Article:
Scotland's public health white paper is due early next month. Barbara Millar reports on what is likely to be in store

Saying their piece: responses to the green paper

Sector No of responses

NHS, health councils213

Local authorities 36

Professional bodies, groups, churches 111

Voluntary sector, community

organisations, alliances, charities129

Private sector, commercial organisations 18

Government departments, agencies,

commissions 4

General public270

Roadshows 7

Total788

The green paper Working Together for a Healthier Scotland was hailed by the chair of the Health Education Board for Scotland, David Campbell, as 'the most important public health document in 50 years' when it was published last year.

The white paper due out in early February will not, says the Scottish Office, be dramatically different - which will be a relief to most of the 788 organisations and individuals who responded to the government's consultation exercise.

In an analysis of the feedback, Edinburgh University researcher Steven Platt, and Claudia Martin of Scottish Health Feedback, say people were 'overwhelmingly supportive' of the government's stand on health inequalities.

People also welcomed 'the acknowledgement of the key role played by life circumstances in increasing the risk of poor health and, by implication, increasing health inequalities', says the analysis. But respondents criticised the absence of indicators and targets on health inequalities, and the 'apparent ambivalence' about setting targets, which 'raised anxieties' about the government's commitment to act.

People will be looking for evidence in the white paper of concrete and practical policies, and action which will equalise and ameliorate health 'risk conditions' in Scotland, the analysis adds.

Harry Burns, Greater Glasgow health board's public health director, is sure that 'what we will see in the white paper will be a reflection of what the troops want'.

The Scottish Office has been 'pretty open' in its discussions with the service, says Dr Burns.

'The chief medical officer and his deputy have been working hard canvassing views. The key thing for us is the recognition of life circumstances as determinants of health. What we want to see is something that gives a way of helping us to solve these issues and I am confident we will get it.'

But the fact that the white paper will not be taken forward by Westminster could be a problem, Dr Burns adds.

'It is hard to write a white paper for a parliament which does not yet exist. It could be difficult to firm up some of the proposals until more is known about the legislative process the white paper will have to go through.'

Trevor Lakey, chair of the Scottish branch of the Society of Health Education and Promotion Specialists, fully supports the government's 'decisive shift' to recognise that environmental, economic and social factors are major determinants of health. But as a means of focusing attention and resources, the white paper should include a specific aim to reduce health inequalities over a realistic timescale, he suggests.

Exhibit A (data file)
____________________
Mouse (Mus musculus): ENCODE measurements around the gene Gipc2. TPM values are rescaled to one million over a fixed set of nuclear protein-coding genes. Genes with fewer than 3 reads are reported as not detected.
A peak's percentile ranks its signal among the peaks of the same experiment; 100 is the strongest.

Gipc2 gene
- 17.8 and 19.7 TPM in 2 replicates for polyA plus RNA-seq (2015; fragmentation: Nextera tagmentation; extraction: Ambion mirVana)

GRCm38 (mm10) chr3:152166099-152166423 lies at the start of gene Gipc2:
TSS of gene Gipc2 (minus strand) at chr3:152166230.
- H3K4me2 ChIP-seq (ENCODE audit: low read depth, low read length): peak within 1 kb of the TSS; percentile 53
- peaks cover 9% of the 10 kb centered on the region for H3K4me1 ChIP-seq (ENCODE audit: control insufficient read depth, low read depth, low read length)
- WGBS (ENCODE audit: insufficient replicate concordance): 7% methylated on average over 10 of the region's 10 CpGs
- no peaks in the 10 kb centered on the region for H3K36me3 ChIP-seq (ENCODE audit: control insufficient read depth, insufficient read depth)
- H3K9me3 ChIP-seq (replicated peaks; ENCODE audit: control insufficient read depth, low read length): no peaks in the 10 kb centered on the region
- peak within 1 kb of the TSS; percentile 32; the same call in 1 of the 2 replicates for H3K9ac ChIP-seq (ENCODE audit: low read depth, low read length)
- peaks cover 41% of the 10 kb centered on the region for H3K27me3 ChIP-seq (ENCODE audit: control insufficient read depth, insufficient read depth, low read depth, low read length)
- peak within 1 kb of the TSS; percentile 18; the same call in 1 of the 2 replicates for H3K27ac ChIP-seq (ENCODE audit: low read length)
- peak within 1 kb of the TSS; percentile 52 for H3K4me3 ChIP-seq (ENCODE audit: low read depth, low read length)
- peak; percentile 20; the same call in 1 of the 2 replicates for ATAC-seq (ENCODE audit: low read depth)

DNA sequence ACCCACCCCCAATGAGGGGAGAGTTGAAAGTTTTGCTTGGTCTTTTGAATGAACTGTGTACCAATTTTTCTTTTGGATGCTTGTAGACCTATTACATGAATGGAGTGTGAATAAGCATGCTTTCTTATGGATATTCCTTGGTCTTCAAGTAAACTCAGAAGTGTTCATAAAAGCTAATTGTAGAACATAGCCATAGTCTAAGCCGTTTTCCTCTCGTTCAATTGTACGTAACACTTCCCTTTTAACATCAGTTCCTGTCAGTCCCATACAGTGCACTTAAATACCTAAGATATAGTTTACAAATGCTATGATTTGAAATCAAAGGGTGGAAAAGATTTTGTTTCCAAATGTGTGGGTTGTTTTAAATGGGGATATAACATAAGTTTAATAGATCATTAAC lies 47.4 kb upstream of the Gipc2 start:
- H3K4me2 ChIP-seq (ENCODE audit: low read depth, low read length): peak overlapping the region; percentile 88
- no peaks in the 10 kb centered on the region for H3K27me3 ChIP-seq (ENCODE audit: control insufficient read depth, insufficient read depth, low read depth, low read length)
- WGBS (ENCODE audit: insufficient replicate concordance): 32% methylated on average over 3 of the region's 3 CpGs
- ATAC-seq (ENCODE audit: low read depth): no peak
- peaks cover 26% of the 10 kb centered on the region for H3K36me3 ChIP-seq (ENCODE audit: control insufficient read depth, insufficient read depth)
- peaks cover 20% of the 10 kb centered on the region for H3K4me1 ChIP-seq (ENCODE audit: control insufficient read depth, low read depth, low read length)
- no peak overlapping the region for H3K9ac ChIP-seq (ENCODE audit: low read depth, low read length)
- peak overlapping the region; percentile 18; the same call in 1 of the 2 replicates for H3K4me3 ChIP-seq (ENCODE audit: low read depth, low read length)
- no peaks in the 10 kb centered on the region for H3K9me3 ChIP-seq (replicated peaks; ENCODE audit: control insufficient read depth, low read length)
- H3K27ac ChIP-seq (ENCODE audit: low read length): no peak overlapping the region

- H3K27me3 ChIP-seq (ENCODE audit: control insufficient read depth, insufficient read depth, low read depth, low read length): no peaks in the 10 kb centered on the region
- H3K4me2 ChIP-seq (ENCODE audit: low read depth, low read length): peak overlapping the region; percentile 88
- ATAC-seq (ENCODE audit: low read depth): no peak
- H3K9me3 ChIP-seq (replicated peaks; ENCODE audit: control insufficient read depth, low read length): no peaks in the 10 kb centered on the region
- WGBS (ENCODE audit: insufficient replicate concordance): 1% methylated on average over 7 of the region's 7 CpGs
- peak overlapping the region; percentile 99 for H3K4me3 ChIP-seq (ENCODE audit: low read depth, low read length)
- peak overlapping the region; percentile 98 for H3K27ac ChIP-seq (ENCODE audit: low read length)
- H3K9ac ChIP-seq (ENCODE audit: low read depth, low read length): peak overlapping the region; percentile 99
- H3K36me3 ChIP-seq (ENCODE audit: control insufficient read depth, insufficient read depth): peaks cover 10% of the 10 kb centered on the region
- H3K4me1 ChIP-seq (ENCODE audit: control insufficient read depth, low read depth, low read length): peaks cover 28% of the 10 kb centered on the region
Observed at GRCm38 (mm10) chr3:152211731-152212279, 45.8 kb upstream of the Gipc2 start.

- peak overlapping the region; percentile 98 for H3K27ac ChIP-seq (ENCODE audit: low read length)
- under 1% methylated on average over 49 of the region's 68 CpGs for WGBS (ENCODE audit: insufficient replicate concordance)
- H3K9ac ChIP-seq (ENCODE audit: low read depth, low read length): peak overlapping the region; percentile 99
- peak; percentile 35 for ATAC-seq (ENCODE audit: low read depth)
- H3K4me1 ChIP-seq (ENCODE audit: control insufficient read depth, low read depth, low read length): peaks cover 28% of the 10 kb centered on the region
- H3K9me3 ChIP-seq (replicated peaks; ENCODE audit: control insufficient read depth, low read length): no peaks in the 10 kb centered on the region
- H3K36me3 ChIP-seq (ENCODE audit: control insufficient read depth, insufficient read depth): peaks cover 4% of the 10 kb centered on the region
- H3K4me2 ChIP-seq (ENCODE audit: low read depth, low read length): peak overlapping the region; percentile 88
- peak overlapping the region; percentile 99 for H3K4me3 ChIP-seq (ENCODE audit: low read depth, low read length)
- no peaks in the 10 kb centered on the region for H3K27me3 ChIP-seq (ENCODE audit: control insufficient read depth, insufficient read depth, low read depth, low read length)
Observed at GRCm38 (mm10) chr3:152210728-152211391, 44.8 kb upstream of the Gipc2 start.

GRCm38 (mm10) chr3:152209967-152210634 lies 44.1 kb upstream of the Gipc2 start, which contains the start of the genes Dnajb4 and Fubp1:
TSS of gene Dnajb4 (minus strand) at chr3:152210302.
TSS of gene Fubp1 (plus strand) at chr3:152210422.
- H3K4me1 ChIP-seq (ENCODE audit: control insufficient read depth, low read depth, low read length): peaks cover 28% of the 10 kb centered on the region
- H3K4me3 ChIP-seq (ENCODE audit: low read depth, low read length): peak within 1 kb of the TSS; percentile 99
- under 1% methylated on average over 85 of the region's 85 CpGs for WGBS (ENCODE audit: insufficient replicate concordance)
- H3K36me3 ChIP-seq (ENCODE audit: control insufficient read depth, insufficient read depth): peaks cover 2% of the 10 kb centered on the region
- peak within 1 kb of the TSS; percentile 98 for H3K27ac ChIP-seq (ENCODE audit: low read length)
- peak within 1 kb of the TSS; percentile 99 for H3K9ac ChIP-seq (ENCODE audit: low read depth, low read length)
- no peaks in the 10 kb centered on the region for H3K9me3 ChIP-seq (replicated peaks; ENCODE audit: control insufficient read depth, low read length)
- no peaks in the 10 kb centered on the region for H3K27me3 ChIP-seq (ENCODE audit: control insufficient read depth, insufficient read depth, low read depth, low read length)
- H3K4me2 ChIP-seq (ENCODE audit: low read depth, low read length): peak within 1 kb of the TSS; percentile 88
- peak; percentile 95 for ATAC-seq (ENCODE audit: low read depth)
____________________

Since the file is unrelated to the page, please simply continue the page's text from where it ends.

SHEPS is concerned that little attention was given in the green paper to ethnicity, disability, sexual orientation and gender issues and their relationship to health, says Dr Lakey.

The white paper also needs to be much more specific in setting out the steps needed to strengthen partnerships for health, particularly links between health services, local authorities and the communities they serve, he adds.

Damian Killeen, director of the Poverty Alliance, would like to see the Acheson committee on health inequalities' recommendations introduced into the white paper.

'We welcomed the identification of life circumstances as causes of morbidity and mortality in the green paper, but most of the remedies set out are to do with lifestyles,' says Mr Killeen.

'The Acheson committee looked at the realities of health inequalities. We would be broadly supportive of those recommendations, particularly increasing incomes of the poorest to enable them to make healthy choices.'

The green paper invited views on a proposal to set up an expert working group to 'draw up a strategic framework for concerted action to promote health at community levels'.

Stuart Hashagen, a director of the Scottish Community Development Centre, fears that its own response - that 'local action is best promoted by recognition, networking, resourcing and support, rather than by expert committees and strategic frameworks' - could be misinterpreted.

'We have gained the impression the whole notion of the expert group is now being reconsidered,' says Mr Hashagen. 'We hope this is not the case. We would like to see such a group formed, but with community representation.'

Mr Hashagen hopes nothing in the green paper on strengthening communities gets 'watered down'. 'We are worried that the white paper might back-track on some of the more radical points.'

Analysis of Responses to the Green Paper on Public Health in Scotland.

scotland.gov.uk/library/ documents6/phs-res-00.html; lp-main.htm£Research